The loosening of the Covid-19 lock-down in the leisure, food & drink sector in England from 4 July has come as a welcome relief to businesses (and the general public). But that relief is already qualified by concern about logistical arrangements for re-opening. As well as meeting the challenge of ensuring effective social distancing for customers and employees, many businesses will need to brush up on their data protection awareness.
The government’s high-level guidance for pubs, bars and restaurants is asking owners and operators in England to keep a temporary record of customers’ contact detail for 21 days.
The government has said that it will give detailed guidance “shortly” on how businesses in England should design their customer data collection to be compliant with law. That means businesses are being encouraged to re-open with little more than a week’s notice, and deploy new, potentially invasive, personal data collection arrangements, with no clear direction on what is expected of them in data protection terms. It is also unclear how data collection will be expected to link into the government’s much-delayed track and trace operation, adding another layer of confusion.
With so much uncertainty, and without government guidance, there are some basic steps that are key to achieving GDPR compliance for any leisure sector business preparing to re-open.
Before asking its customers for their personal data, a business should:
• Have in place clearly documented procedures for how it will collect, store, and dispose of customer personal data, and ensure all staff are aware of and follow those procedures.
• Consider if a formal data protection impact assessment is necessary, particularly if deploying new technology (such as booking or ordering software, or venue sign in systems), prior to re-opening, and take any remedial steps identified by that assessment.
• Make sure any contracts with 3rd party suppliers for new IT systems contain all the clauses required under Article 28 of the GDPR.
• Prevent customer personal data collected for compliance with Covid-19 requirements from being used for any other purpose (such as marketing) unless a lawful basis for that use has been properly established.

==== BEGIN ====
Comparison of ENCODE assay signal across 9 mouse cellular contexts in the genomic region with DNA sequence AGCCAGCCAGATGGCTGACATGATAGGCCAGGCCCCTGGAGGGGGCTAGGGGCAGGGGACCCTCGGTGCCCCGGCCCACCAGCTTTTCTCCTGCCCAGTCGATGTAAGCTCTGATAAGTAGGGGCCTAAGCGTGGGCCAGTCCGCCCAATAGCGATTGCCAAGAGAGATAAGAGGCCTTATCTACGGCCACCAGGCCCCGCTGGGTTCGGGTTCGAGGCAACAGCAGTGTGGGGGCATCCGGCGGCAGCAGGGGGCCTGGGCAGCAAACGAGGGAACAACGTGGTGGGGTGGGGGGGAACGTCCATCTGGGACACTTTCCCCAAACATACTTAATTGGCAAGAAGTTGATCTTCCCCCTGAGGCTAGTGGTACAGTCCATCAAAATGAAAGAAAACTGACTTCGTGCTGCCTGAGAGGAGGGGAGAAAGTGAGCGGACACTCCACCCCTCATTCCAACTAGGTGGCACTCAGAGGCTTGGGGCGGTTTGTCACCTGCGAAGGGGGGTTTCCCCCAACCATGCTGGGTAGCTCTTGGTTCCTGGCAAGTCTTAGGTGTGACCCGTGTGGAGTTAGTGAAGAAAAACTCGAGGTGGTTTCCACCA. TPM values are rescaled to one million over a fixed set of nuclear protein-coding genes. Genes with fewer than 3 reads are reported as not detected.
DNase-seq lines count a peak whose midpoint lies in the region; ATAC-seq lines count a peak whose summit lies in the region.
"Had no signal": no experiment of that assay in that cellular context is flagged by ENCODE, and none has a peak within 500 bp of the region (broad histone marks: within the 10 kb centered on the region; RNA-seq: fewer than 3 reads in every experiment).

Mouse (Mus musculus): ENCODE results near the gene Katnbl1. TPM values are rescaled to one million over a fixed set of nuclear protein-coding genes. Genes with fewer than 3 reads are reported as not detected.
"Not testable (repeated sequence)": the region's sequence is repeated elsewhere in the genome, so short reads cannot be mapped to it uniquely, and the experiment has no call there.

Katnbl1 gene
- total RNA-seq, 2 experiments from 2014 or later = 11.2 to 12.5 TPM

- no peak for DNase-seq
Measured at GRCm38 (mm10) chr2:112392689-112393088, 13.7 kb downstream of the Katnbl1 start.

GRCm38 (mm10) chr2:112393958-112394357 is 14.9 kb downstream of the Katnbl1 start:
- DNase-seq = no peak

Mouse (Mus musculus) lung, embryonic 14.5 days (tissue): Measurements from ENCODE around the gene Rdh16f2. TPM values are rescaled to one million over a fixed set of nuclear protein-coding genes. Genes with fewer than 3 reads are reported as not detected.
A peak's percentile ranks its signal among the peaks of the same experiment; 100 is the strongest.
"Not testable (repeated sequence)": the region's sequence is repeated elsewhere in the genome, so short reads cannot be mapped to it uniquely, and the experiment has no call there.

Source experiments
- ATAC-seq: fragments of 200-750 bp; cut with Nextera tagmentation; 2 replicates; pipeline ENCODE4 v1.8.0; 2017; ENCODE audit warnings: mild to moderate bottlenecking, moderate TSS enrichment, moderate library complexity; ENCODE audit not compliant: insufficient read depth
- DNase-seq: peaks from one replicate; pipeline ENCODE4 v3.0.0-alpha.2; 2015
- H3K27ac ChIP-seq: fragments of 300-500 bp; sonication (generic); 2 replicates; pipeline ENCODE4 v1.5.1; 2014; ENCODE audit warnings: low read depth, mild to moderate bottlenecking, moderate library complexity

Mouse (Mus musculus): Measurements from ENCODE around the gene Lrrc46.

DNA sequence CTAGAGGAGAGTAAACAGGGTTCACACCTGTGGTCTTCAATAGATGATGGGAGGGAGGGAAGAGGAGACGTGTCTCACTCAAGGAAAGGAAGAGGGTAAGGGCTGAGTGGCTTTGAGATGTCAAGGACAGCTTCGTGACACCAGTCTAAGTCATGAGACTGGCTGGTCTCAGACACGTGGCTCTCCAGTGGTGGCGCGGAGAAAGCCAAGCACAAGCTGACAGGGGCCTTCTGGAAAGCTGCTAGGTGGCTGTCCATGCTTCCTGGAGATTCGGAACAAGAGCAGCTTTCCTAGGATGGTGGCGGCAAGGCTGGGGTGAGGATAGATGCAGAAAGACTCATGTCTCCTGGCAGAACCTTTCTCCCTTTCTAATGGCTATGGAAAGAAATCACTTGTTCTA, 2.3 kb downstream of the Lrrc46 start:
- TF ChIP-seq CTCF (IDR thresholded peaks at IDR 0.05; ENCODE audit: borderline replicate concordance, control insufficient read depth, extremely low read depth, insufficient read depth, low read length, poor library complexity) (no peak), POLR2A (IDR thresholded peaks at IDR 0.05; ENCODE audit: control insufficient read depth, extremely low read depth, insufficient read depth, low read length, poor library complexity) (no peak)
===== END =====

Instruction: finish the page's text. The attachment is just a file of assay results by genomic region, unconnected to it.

• Establish if the personal data being collected includes any ‘special category’ personal data (this may be a particular issue for pubs, bars and restaurants targeted at LGBT+ or disabled customers, for example), and what extra steps are needed as a result; and
• Ensure accurate privacy notices have been provided to all customers when their personal data is collected, and any consents obtained are properly recorded and auditable.
Apart from the legal hurdles, businesses have already started to identify practical problems with the re-opening arrangements which are likely to make compliance with the GDPR even more difficult:
• With individual’s conscious that being identified as having been in contact with Covid-19 is likely to lead to mandatory self-isolation, many operators see it as unlikely customers will co-operate with registration arrangements. This risks leaving them with half-complete or inaccurate personal data, and possibly disorder problems if customers are refused entry.
• It is unclear so far how (if at all) operators will be expected to transfer personal data they collect to the government’s track and trace operation, which makes it difficult to provide accurate privacy notices to customers at the point of collection of their personal data.
• There is already a proliferation of ‘quick fix’ table ordering apps being sold online, with often spurious or non-existent data protection information – the use of any such app would expose the company deploying it to a real risk of having non-compliant technical and organisational measures, and breaching the GDPR.
As with the earlier iterations of Covid-19 regulations and guidelines, businesses now have to play a waiting game – with formal guidance coming days or weeks after a Number 10 political announcement, leaving little time for proper preparation.
Despite that delay, the imminent re-opening affords businesses the chance to perform a quick health-check on their overall GDPR compliance to help inform an understanding of the next steps they need to take. And as long as those businesses take reasonable steps to ensure GDPR compliance, it would seem highly unlikely that the ICO would take enforcement action if their arrangements when they re-open do not follow to the letter government guidance which has not yet been issued.